New Books.—“The Hidden Way across the threshold, or the mystery which hath been hidden for ages and from generations,—an explanation of the concealed forces in every man to open the temple of the soul and to have the guidance of the unseen hand.—By J. C. Street, A. B. N., Fellow of S. S. S., and of the Brotherhood Z. Z. R. R. Z. Z.” Lee & Shepard, publishers, Boston ($3.50). This is a very handsome volume of nearly 600 pages, which I have not had time to examine. It appears to be chiefly a compilation with quotation marks omitted, written in the smooth and pleasing style common in spiritual literature, without any attempt at scientific analysis or criticism. Sharp critics condemn it, but it suits the popular taste and inculcates good moral lessons. I shall examine it hereafter.

Solar Biology—a scientific method of delineating character, diagnosing disease, determining mental, physical, and business qualifications, conjugal adaptability, etc., etc., from the date of birth.—By Hiram E. Butler, with illustrations.” Boston, Esoteric Publishing Company, 478 Shawmut Avenue ($5.00). This is a handsome volume, which, from a hasty examination, appears to be a large fragment of Astrology, containing its simplest portion, requiring no abstruse calculations, and hence adapted to popular circulation. It is meeting with some success, but those who feel much interest in astrology prefer to take in the whole science, which has a much larger number of votaries than is commonly supposed.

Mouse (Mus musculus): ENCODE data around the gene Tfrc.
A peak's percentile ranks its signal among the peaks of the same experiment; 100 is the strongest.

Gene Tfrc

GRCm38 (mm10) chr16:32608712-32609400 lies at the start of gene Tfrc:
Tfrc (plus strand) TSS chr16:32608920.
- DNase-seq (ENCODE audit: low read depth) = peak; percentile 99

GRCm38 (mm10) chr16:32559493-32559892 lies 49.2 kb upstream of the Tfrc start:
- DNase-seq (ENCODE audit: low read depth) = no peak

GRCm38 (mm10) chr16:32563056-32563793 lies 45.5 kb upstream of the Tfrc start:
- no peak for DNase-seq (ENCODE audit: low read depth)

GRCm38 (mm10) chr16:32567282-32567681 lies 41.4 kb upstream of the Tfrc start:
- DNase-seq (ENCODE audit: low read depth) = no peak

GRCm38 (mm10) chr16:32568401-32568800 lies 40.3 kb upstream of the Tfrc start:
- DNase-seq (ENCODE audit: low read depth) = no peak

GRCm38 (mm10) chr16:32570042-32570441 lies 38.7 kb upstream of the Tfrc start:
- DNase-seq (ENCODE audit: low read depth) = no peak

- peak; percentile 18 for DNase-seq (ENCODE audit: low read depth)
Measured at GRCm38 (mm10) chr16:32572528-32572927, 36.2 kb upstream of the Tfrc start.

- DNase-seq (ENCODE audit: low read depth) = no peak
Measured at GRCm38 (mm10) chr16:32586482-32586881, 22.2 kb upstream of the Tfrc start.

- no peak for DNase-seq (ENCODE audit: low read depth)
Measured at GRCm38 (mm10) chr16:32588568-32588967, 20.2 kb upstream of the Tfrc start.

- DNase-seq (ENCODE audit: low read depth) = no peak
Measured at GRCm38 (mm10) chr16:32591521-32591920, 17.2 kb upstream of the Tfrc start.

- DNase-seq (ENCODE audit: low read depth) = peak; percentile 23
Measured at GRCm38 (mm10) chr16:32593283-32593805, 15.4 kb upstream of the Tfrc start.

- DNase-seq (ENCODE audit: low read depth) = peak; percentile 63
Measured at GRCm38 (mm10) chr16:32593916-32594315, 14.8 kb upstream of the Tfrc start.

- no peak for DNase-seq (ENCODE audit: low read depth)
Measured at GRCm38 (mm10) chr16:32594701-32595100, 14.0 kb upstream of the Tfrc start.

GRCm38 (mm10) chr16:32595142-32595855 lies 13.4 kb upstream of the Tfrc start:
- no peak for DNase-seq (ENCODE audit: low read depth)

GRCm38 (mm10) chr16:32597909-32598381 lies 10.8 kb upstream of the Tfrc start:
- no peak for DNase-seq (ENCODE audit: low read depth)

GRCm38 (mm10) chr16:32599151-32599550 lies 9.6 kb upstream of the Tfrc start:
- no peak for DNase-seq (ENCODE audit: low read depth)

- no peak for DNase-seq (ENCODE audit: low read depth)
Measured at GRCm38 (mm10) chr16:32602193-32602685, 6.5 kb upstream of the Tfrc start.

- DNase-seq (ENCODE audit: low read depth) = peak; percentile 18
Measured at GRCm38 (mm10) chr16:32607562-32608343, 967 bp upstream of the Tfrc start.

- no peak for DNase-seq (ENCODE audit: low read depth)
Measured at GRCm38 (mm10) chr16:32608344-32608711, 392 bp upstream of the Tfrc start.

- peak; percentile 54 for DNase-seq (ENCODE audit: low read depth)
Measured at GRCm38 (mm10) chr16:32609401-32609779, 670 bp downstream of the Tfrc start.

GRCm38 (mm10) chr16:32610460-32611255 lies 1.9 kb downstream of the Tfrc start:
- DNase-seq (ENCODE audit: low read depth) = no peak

Dr. Franz Hartmann, of Germany, has published some interesting volumes recently, on “Paracelsus,” “White and Black Magic,” and “Among the Rosicrucians,” which I have had no time to examine. A valuable essay from Dr. Hartmann is on file for publication in the Journal, in which he compares the doctrines of the occult philosophy with those presented in the Journal of Man.

Progress of Chemistry.Forty New Substances.—“During the decade ending with 1886 over forty discoveries of new elementary substances were announced, while the entire number previously known was less than seventy. No less than nine were detected by Crookes last year. The list is likely to be lengthened quite as materially in the current twelvemonth, as A. Pringle already claims to have found six new elements  in some silurian rocks in Scotland. Five of these are said to be metals, and the other is a substance resembling selenium, which the discoverer calls hesperisium. One metal is like iron, but does not give some of its reactions; another resembles lead, is quite fusible and volatile, and forms yellow and green salts; another, named erebodium, is black; the fourth is a light-gray powder, and the last is dark in color.”